A Domestic Violence Protection Notice

A Domestic Violence Protection Notice or order is a document given by a judge which can help protect you from an abusive situation. When the offender is arrested, the police can place a Domestic Violence Protection Notice on them. This means they can't return to your house for up to 28 days.

Domestic Violence Protection Notice factsheet

Children's Services

If you report domestic abuse to the police and children are involved, they may assess whether you and your family need further support by letting Children’s Services know. This is so Children’s Services can help protect you and your family from any future abuse.


Tell someone – a friend or work colleague

If you feel you can't go to the police it's still important to tell someone what's happening to you. This could be a trusted friend or colleague or you can speak to a local advice centre or helpline for support.

Keep safe – build a safety plan

The most important step you can take to protect yourself and your children from abuse is to build a safety plan.

Your safety plan

Your plan may include some of the following:

  • Practice how you will leave the home safely in an emergency
  • teach your children how to call 999
  • tell trusted family or friends what's going on
  • arrange to have a safe place to go to
  • prepare a bag of clothes, medication and other essentials for yourself and your children. Hide the bag where you can get to it in a hurry if you have to leave quickly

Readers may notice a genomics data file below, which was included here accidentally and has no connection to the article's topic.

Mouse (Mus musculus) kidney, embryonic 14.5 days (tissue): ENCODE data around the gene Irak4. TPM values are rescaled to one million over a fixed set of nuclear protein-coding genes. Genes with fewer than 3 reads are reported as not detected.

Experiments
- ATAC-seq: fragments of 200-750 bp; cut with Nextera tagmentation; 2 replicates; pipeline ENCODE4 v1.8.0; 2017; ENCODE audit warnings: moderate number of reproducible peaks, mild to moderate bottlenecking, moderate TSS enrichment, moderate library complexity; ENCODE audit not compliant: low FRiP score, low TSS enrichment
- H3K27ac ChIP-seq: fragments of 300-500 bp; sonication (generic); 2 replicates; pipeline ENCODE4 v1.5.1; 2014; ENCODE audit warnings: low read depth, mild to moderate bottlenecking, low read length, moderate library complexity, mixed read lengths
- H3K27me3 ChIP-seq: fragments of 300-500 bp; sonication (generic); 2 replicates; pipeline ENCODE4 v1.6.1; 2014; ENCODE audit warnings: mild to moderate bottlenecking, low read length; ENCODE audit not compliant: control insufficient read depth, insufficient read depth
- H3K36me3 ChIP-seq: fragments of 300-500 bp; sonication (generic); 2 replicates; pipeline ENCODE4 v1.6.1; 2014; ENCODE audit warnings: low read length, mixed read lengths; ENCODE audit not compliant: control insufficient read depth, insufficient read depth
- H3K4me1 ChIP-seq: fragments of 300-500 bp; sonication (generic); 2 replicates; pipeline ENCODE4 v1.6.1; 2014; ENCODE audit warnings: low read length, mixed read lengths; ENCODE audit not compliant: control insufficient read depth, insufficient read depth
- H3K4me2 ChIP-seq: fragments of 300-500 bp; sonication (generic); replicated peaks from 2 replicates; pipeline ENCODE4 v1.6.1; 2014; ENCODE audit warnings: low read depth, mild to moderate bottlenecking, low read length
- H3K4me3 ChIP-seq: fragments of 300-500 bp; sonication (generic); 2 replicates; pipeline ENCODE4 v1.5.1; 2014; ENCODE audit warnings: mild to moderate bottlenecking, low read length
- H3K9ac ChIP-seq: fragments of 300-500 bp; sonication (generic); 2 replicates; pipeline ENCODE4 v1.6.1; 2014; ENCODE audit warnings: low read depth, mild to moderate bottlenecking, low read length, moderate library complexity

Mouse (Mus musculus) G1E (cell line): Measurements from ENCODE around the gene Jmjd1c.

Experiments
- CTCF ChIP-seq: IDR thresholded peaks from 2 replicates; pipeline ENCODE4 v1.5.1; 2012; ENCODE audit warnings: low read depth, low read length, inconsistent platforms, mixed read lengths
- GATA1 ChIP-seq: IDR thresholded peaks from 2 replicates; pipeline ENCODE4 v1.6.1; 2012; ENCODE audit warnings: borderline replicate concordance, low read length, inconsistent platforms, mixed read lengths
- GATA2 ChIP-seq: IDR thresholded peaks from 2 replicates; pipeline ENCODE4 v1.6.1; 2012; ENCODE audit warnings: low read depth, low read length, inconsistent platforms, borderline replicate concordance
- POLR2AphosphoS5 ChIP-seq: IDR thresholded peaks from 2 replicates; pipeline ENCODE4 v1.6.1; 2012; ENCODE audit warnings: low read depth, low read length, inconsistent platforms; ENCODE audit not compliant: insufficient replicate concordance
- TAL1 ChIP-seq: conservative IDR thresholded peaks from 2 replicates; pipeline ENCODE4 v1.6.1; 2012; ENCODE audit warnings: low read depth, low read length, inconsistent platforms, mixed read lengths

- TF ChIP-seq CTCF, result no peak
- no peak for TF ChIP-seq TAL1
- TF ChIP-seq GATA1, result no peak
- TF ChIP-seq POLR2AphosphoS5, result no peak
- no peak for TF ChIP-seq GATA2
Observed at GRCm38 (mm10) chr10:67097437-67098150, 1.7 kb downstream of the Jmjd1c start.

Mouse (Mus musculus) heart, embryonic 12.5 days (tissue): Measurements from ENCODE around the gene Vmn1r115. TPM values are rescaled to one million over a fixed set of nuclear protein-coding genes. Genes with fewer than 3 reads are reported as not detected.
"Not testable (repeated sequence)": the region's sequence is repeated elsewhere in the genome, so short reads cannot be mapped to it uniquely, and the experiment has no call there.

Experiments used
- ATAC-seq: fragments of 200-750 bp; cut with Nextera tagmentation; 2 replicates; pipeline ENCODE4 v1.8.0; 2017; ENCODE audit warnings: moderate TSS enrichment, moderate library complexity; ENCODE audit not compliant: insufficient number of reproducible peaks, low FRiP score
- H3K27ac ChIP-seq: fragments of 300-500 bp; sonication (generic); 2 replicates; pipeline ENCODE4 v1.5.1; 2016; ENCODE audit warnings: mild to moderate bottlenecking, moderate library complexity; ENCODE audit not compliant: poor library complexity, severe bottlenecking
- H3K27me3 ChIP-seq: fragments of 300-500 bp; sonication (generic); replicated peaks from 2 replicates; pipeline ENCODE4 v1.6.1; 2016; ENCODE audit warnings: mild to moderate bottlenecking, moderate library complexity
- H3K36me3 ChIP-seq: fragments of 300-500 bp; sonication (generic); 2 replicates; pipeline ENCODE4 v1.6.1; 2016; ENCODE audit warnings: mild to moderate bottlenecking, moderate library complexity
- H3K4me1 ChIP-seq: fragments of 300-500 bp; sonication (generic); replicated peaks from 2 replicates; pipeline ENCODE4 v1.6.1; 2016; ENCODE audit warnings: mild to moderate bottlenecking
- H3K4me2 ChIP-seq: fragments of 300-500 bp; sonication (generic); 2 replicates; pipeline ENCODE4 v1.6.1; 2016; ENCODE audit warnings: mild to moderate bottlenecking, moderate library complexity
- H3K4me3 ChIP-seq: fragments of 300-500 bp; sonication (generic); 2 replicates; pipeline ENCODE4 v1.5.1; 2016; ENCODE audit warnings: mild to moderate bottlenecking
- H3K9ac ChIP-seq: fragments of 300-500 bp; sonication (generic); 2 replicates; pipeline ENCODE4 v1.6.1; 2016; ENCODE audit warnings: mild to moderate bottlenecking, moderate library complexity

• make several copies of important papers and keep one set in the bag (other copies could go to trusted friends or left somewhere safe at work). You will need things such as proof of identity, driving license, birth certificates, passports, financial/insurance information, benefit books or letters, court orders etc
  • keep your address book and diary with you
  • if you have a car, make an extra set of keys and hide them where you can get to them if you need to.


If you think a friend or family member is being abused

Warning signs

  • Frequently has bruises or injuries
  • becomes unusually quiet or withdrawn
  • avoids being around others, increased fatigue and/or anxiety, sudden change in weight or appearance. Receives frequent telephone calls, emails or text messages from their partner checking up on them
  • is frequently late or absent from work or unexpectedly quits their job
  • stops talking about their partner
  • takes blame for all that is uncomfortable in their relationship, becomes frightened when their partner is angry
  • wears concealing clothes even in warm weather
  • increased use or abuse of prescription medication, alcohol or illicit drugs
  • partner appears to make all the decisions for both of them
  • partner shows quick and inappropriate anger and/or jealousy. 

How to support a friend who is being abused

Your offer of help could make the difference to someone living in an abusive situation. While there is no right way to help someone, here are important steps to bear in mind:

  • Talk in a safe, private place
  • take the time to listen, and believe what you hear
  • don't underestimate the danger
  • express your concern for the person's safety
  • don't expect change overnight; be patient and continue to offer your support
  • don't judge or criticise the person's decisions
  • encourage the person to make his/her own choices, but urge them to talk with someone who knows about domestic abuse
  • let the person know that many other people are in abusive situations and tell them about agencies that can help
  • learn as much as you can about domestic abuse and encourage others to also.